The Coalition’s resounding victory at Saturday’s federal election may have significant policy implications for the financial services industry and Future of Financial Advice regulations.
Having secured 81 House of Representatives seats – with a projected 89 at the time of writing – the federal Coalition will form government following assent from the Governor General, with Tony Abbott to be made prime minister.
Should the Coalition make good on its pre-election promises, there will be a number of implications for financial services practitioners.
In particular, the Coalition’s pre-election national productivity policy – outlined in the Policy to Boost Productivity and Reduce Regulation document – the Coalition pledged to make amendments to the Future of Financial Advice (FOFA) regulations.
Specifically, the Coalition has pledged to implement the 16 recommendations it made as part of the Parliamentary Joint Committee inquiry into FOFA, including the complete removal of opt-in, as well as “simplifying and streamlining” annual fee disclosure requirements while “improving” the best interest duty and providing certainty around the provision and availability of scaled advice.
The ban on risk commissions inside super will also be refined, the document stated.
More broadly, the Coalition has committed a general moratorium on further regulation of the financial advice profession, as well as cutting red tape for “small business financial advisers”.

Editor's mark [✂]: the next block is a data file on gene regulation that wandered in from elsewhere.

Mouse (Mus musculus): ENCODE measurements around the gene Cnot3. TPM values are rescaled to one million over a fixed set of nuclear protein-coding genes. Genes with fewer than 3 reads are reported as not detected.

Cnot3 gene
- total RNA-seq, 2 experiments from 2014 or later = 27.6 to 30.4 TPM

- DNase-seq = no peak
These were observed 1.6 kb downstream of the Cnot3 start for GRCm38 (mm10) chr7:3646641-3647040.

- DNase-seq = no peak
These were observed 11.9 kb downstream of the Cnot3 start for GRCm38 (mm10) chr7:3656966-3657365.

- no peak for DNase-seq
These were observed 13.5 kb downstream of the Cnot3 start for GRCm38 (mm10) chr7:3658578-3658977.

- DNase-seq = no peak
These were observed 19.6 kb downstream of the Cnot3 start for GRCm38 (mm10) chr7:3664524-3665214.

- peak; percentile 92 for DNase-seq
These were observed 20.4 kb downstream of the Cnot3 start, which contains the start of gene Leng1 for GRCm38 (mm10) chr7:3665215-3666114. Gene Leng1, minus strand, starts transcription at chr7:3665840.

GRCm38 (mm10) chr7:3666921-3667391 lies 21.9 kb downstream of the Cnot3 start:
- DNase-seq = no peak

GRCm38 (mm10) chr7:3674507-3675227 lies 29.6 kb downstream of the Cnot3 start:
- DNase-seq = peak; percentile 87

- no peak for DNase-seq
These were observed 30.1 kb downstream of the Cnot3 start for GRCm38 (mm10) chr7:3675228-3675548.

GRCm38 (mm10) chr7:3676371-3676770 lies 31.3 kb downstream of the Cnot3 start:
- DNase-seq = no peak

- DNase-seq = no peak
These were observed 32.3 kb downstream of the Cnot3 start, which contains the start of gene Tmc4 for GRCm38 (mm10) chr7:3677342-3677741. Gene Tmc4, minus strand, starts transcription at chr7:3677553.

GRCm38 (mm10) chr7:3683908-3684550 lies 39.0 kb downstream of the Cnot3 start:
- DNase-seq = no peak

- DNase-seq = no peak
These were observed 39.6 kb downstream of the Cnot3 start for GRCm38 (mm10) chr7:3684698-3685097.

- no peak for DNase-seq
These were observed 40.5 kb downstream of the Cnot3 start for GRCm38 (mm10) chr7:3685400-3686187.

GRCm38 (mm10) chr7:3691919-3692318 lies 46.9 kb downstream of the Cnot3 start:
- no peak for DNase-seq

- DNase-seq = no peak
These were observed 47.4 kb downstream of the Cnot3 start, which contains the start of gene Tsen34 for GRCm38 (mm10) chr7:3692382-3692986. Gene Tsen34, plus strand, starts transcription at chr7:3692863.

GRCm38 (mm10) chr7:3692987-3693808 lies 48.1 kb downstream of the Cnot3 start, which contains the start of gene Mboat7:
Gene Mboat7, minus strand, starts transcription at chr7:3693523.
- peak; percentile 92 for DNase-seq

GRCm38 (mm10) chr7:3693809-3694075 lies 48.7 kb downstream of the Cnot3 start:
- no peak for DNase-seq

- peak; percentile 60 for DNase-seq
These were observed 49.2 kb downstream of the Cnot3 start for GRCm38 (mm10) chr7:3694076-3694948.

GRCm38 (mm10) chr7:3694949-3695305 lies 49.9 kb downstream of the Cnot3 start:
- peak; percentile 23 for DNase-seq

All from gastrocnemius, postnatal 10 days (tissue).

“According to the Insurance Council of Australia, the Labor Government’s FOFA package will cost an estimated $700 million to implement and impose a $375 million compliance burden on the financial services industry each year,” the policy document stated.
“The Coalition will amend the legislation to reduce compliance costs for small business financial advisers and consumers who access financial advice.”
Industry representatives have welcomed the move, with Association of Financial Advisers chief executive Brad Fox issuing a statement within minutes of the concession and victory speeches.
“The AFA has a mandate to work with Government to achieve outcomes that support advisers and advice businesses in the important role they play helping to build, manage and protect the wealth of everyday Australians,” Mr Fox said.
“The AFA is supportive of the changes to the FoFA reforms as announced by Senator Mathias Cormann and the Coalition prior to the election and will work closely with the new Government as these changes are implemented.”
Financial Planning Association general manager, policy and conduct, Dante De Gori also welcomed the new government, tweeting a personal congratulation to Senator Mathias Cormann, tipped to be the next financial services minister.
“I look forward to working with you and your team in Government,” Mr De Gori wrote.
SUBSCRIBE TO THE IFA DAILY BULLETIN
21 Jul 2017ClearView adviser re-appointed to TPBBy Staff Reporter
21 Jul 2017ASIC may get phone-tapping powersBy Tim Stewart
20 Jul 2017Former FSC, Turnbull government staffer joins BTBy Staff Reporter
21 Jul 2017CPD should count, says overwhelming majorityBy Larissa Waterson
20 Jul 2017Centrepoint adviser cops permanent banBy Staff Reporter
20 Jul 2017Boutique takes stake in AMP practiceBy Staff Reporter
- view all